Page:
This article was first published on the Idealware Blog in March of 2011.
NPTech maven Deborah Elizabeth Finn started a blog last week called “No Nonprofit Spam“. As a well-known NPTech consultant, Deborah is far from alone in finding herself regularly subscribed to nonprofit email lists that she has never opted into. But, as opposed to just complaining about what is, in anyone’s definition (except possibly the sender’s) unsolicited commercial email; Deborah took the opportunity to try and educate. It’s a controversial undertaking. Nobody likes spam. Many of us like nonprofits, and aren’t going to hold them to the same level of criticism as we will that anonymous meds or mortgages dealer; and the measures that we take against the seamy spammers are pretty harsh. Even if nonprofits are guilty of the spamming crime, should they be subject to the same punishments?
Spam, like beauty, is in the eye of the beholder. So, for the purposes of this conversation, let’s agree on a definition of nonprofit spam. Sending one email to someone that you have identified as a potential constituent, either by engaging them in other media or purchasing their name from a list provider, is, at worst, borderline spam, and not something that I would join a campaign to complain about. If I delete the message and don’t hear from the NPO again, no big deal. But subscribing me to a recurring list without my express buy-in is what I consider spamming. And that’s the focus of Deborah’s blog (which is naming names) and the action that goes from email engagement to email abuse, for the purposes of this post.
In my post to the No Nonprofit Spam website, I made the point that we’re all inundated with email and we can only support so many orgs, so NPOs would do better to build their web site and their Charity Navigator rating than to push their messages, uninvited, into our inboxes. It’s a matter of being respectful of constituent priorities.
There are two motivations for overdoing it on the emails. One is the mildly understandable, but not really forgiveable mistake of overenthusiasm for one’s mission. Believing that the work you do is so important that subscribing people who have expressed no interest to your list is warranted. That’s a mistake of naivety more than anything else.
The less forgivable excuse is the typical spam calculation: no matter how many people you offend, enough people will click on it to justify the excess. After all, it’s cost-justified by the response rate, right?
The downside in both cases is that, if you only count the constituents you gained, then you’re missing something of great important to nonprofits and little import to viagra salesman. The people you offended might have otherwise been supporters. The viagra spammer isn’t going to pitch their product through other avenues. It’s a low investment, so any yeild is great gain. But you likely have people devoting their full hearts to your cause. You’re in the business of building relationships, not burning them. And you will never know how many consttuents that you might have gained through more respectful avenues if you treat them callously with your email initiatives.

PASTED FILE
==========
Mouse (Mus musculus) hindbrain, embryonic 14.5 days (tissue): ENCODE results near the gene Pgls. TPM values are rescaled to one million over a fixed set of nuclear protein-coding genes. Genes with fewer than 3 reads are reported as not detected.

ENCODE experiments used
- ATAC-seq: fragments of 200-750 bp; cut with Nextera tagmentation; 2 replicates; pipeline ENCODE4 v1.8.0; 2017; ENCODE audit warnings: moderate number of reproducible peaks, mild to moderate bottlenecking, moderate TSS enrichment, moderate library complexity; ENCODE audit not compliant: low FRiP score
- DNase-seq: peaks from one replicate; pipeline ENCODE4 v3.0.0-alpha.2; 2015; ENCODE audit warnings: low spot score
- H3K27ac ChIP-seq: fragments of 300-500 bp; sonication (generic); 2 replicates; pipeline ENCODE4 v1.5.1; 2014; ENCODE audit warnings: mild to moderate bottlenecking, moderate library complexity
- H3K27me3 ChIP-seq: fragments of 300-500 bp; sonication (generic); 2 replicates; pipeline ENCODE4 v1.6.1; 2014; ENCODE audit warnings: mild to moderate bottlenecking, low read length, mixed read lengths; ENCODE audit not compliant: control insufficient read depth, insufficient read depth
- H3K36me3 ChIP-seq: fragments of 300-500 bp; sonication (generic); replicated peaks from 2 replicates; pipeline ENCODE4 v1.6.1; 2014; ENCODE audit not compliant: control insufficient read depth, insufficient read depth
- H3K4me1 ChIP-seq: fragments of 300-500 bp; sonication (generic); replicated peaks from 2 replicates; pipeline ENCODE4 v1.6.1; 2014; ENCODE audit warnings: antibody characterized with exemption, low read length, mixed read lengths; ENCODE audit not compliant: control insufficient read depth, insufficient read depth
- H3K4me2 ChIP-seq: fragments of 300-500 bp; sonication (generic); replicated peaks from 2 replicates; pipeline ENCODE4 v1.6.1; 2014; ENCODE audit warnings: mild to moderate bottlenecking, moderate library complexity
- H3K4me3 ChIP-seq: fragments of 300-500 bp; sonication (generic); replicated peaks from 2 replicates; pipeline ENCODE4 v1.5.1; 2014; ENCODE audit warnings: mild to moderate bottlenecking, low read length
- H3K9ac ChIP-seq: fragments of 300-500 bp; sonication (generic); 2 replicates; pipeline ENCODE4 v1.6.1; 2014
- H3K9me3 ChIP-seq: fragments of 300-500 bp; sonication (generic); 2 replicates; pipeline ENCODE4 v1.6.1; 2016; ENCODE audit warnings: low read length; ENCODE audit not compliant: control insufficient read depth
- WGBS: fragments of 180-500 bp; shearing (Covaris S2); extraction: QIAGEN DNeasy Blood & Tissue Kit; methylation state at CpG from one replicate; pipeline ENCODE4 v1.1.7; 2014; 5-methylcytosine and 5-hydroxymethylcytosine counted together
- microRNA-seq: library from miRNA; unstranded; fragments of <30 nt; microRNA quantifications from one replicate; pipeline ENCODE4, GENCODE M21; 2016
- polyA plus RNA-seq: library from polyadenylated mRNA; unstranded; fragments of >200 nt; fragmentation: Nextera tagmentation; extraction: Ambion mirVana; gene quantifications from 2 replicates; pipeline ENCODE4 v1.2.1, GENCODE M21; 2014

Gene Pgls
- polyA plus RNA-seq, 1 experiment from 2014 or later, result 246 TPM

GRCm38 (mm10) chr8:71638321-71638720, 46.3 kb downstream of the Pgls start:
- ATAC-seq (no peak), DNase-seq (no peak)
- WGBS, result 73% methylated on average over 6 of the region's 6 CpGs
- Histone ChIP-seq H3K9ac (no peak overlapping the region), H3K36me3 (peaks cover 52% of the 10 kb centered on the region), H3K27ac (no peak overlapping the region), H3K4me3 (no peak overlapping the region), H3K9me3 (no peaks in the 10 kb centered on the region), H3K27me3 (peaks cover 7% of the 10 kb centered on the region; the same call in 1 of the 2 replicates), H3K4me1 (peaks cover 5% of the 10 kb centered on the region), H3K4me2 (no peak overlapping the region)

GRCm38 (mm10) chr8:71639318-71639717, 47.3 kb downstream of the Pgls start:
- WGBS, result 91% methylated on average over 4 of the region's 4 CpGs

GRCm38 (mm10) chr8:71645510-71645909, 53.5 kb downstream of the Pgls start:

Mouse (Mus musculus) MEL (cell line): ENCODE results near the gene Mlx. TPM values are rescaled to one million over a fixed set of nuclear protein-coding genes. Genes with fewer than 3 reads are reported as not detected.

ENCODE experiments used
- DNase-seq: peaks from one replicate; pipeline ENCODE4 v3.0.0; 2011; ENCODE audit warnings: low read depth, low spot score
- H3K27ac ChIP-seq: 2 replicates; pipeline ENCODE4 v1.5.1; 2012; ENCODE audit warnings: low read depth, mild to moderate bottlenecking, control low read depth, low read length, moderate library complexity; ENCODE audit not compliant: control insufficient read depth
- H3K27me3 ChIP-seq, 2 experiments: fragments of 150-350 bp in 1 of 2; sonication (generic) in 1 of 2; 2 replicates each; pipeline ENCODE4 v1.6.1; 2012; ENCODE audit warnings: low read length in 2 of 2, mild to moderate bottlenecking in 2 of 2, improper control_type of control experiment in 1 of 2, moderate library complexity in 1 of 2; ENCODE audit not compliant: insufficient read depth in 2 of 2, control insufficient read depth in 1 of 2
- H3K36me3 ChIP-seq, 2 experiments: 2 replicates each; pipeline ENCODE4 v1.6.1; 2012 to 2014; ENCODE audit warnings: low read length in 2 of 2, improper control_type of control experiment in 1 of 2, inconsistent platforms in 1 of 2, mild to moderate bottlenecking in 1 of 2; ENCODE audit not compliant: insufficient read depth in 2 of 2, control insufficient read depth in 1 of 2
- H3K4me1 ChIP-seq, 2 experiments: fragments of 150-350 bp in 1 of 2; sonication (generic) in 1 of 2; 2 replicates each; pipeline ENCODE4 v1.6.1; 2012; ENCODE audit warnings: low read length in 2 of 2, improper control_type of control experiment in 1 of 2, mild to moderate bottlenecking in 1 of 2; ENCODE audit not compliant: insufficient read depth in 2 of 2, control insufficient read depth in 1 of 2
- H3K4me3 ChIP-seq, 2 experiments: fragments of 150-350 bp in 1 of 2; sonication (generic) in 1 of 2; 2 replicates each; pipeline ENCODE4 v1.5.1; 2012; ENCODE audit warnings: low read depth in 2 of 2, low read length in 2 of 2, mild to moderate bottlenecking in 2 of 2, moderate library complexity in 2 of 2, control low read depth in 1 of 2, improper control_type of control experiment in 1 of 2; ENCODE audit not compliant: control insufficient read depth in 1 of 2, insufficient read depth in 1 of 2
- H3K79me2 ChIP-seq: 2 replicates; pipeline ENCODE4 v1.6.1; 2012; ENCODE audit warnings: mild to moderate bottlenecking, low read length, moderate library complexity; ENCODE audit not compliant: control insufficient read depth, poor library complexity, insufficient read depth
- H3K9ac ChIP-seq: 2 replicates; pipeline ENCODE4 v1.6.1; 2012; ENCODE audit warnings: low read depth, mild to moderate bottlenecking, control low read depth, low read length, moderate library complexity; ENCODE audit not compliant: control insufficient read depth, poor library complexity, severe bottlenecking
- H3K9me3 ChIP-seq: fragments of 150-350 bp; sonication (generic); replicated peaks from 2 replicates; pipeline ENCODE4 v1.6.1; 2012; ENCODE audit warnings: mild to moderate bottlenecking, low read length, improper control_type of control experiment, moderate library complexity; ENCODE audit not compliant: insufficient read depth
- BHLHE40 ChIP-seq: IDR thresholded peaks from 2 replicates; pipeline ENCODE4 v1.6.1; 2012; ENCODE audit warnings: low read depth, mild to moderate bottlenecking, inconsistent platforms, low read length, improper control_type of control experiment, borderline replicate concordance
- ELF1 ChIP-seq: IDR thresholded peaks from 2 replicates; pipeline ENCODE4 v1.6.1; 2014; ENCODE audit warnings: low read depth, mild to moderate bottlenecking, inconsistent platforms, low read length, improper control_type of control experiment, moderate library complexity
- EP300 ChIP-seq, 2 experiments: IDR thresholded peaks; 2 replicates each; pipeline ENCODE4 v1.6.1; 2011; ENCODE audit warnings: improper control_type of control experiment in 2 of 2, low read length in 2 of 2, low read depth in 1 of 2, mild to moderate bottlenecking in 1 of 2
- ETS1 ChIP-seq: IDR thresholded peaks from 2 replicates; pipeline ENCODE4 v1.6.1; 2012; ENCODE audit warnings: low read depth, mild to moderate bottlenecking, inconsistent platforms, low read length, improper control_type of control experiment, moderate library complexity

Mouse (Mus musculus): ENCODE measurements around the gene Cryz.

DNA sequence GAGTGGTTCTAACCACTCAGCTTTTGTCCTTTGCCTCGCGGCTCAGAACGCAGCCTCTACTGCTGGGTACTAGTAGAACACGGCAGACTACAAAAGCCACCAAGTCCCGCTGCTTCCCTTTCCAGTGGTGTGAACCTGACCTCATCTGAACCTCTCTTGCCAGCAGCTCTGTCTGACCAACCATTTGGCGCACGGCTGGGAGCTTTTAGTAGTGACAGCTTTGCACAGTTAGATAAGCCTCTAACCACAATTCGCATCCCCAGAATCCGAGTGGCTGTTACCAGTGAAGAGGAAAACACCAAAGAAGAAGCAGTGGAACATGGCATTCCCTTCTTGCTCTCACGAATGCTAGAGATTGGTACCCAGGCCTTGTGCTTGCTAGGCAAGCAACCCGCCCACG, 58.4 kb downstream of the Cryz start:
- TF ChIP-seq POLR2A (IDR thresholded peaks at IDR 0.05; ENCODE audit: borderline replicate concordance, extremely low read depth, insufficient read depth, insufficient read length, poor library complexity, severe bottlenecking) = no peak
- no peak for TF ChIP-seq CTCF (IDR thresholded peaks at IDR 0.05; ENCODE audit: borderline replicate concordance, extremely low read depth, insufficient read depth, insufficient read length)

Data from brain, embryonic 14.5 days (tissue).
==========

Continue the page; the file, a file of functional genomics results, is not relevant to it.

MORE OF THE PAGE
Worse, the standard ways that individuals deal with spam could be very challenging for an NPO to deal with. In the comments to my No Nonprofit Spam post, some people advocated doing more than just marking the messages as spam, but also reporting the offending orgs to Spamcop, who then list them with Spamhaus, the organization that maintains block lists of known spammers that large ISPs subscribe to. By overstepping the bounds of net courtesy, you could not only alienate individuals, but wreak havoc with your ability to reach people by email at all. My take is that reporting NPOs — even the ones who, by my above definition, spam — is unusually cruel to organizations who do good in the world. But I’m a nonprofit professional. Many of the people that we might be offending aren’t going to be so sympathetic.
So, what do you think? Is spam from a nonprofit any different from spam from a commercial vendor? Should nonprofits be held to the same level of accountability as viagra spammers? Are even single unsolicited emails spam, or are they permissable? I searched for some nonprofit-focused best practices before completing this article, and didn’t come up with anything that differentiated our industry from the commercial ones, but I think there’s a difference. Just as nonprofits are exempt from the Do Not Call lists, I think we deserve some exemptions in email. But I could be wrong, and what would serve us all well is a clear community policy on email engagement. Does anyone have any to recommend?
Cartoon borrowed from Rob Cottingham’s Noise To Signal collection.